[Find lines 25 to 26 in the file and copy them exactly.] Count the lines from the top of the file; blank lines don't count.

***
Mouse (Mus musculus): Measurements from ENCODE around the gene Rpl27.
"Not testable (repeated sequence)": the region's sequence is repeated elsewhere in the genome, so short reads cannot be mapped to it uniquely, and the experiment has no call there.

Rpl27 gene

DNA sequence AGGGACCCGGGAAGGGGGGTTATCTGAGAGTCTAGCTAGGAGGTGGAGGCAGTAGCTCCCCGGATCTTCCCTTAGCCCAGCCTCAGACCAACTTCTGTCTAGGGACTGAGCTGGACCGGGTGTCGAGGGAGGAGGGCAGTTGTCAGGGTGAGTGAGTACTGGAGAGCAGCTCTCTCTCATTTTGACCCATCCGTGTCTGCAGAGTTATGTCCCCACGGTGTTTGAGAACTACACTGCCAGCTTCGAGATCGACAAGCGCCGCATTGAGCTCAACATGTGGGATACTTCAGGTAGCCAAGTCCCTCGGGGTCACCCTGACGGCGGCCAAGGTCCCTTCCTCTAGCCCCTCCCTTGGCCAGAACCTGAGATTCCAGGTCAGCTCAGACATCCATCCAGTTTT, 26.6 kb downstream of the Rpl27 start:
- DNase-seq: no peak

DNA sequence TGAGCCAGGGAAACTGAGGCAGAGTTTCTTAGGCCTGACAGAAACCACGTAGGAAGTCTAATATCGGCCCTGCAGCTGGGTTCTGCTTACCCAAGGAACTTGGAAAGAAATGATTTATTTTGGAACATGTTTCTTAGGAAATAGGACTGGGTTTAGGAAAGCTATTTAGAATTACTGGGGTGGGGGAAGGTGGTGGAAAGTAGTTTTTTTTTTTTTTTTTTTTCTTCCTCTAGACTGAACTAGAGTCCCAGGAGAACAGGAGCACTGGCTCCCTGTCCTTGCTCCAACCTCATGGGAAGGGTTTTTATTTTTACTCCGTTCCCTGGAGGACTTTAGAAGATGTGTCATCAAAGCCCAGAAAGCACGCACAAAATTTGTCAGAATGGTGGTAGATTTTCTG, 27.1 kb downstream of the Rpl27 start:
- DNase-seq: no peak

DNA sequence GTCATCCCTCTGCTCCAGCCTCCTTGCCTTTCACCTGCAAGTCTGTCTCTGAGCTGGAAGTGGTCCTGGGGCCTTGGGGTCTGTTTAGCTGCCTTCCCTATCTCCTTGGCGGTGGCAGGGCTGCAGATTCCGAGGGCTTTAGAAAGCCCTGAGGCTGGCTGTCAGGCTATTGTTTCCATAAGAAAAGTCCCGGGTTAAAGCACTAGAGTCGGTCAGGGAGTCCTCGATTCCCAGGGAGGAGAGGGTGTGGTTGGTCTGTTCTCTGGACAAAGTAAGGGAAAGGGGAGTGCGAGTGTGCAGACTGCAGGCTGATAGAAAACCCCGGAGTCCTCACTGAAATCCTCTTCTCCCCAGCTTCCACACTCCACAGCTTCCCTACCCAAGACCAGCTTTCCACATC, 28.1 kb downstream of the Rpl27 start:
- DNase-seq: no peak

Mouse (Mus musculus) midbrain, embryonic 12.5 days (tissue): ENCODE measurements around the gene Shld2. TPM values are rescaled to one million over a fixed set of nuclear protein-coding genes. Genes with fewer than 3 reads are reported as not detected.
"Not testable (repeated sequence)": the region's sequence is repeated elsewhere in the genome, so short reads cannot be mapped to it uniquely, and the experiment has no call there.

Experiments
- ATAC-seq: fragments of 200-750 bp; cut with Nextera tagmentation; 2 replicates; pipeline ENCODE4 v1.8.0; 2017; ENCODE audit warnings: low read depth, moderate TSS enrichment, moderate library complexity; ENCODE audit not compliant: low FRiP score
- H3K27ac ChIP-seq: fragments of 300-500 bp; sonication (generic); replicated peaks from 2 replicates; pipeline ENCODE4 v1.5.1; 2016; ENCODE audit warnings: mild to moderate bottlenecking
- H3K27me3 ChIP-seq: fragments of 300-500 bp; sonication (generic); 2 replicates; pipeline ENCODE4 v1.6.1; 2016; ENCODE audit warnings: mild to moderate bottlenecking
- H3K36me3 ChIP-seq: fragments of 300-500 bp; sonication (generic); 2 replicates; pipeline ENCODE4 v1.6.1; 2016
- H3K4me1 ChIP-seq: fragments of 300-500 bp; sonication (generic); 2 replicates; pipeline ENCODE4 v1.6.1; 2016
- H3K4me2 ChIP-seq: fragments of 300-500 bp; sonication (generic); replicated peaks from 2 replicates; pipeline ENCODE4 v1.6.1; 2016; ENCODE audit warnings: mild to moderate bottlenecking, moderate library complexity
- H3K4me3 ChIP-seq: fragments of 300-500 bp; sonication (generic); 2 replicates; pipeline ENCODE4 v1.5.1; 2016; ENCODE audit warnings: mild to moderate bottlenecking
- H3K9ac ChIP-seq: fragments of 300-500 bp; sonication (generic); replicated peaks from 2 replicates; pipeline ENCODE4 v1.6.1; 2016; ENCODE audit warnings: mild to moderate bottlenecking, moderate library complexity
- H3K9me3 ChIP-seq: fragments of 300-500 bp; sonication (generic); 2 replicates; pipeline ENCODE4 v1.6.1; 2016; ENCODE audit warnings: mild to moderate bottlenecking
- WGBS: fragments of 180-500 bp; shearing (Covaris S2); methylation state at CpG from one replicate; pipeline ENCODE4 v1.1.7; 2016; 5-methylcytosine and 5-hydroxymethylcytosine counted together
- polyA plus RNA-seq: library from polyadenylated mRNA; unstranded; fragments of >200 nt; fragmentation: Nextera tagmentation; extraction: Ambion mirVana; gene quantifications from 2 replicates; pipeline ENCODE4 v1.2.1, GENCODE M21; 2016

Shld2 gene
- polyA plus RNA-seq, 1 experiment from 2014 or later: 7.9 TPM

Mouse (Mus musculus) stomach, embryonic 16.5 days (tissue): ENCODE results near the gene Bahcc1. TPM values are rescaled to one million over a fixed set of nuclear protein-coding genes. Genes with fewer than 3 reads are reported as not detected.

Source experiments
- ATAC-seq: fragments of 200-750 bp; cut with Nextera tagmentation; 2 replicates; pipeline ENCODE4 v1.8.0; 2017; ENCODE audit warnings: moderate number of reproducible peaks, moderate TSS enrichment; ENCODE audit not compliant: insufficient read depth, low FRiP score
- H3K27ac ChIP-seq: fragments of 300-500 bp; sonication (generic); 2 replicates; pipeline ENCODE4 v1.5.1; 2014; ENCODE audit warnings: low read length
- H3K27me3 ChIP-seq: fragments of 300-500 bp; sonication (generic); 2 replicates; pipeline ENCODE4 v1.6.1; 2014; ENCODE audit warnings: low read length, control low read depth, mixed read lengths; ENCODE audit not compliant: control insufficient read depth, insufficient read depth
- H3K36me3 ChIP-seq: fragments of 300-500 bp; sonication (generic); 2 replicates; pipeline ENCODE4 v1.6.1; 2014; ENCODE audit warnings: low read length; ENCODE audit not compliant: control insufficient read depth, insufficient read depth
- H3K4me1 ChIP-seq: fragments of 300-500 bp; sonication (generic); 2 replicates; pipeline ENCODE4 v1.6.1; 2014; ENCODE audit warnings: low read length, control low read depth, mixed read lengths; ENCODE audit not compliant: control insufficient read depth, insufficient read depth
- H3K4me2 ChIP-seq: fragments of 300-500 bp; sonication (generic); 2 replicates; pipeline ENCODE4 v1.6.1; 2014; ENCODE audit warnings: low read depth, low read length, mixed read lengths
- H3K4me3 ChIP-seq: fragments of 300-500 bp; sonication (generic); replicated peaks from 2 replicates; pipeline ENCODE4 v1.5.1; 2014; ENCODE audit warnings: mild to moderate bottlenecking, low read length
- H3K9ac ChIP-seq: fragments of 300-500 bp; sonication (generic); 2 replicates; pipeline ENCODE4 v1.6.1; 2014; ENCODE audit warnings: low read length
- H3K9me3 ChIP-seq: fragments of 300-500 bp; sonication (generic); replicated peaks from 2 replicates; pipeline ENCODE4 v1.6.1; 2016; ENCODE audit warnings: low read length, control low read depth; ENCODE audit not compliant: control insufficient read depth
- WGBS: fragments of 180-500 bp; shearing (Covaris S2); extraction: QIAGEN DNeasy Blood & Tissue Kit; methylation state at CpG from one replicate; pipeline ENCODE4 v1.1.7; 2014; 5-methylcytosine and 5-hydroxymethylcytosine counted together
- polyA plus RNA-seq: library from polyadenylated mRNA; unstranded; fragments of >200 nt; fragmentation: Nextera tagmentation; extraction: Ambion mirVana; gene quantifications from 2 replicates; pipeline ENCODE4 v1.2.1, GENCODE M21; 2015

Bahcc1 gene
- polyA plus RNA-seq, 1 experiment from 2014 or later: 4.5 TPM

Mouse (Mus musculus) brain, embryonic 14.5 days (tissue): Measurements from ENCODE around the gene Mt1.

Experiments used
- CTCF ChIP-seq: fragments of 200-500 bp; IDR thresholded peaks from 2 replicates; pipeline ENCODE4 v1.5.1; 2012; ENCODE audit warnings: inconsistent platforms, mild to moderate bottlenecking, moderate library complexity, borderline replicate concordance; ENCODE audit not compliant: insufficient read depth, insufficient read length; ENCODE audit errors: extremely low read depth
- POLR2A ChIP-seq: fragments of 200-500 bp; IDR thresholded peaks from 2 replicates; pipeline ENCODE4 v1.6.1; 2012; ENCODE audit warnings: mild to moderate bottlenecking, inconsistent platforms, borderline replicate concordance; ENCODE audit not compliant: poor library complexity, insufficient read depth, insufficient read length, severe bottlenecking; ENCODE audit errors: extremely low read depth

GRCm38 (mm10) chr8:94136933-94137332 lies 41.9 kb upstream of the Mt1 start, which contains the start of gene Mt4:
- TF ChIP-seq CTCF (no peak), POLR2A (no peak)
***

- polyA plus RNA-seq, 1 experiment from 2014 or later: 7.9 TPM

Mouse (Mus musculus) stomach, embryonic 16.5 days (tissue): ENCODE results near the gene Bahcc1. TPM values are rescaled to one million over a fixed set of nuclear protein-coding genes. Genes with fewer than 3 reads are reported as not detected.